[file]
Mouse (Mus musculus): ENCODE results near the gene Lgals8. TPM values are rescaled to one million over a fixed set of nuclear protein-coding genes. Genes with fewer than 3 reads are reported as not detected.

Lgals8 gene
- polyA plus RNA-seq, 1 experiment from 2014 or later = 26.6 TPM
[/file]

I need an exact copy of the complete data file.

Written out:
Mouse (Mus musculus): ENCODE results near the gene Lgals8. TPM values are rescaled to one million over a fixed set of nuclear protein-coding genes. Genes with fewer than 3 reads are reported as not detected.

Lgals8 gene
- polyA plus RNA-seq, 1 experiment from 2014 or later = 26.6 TPM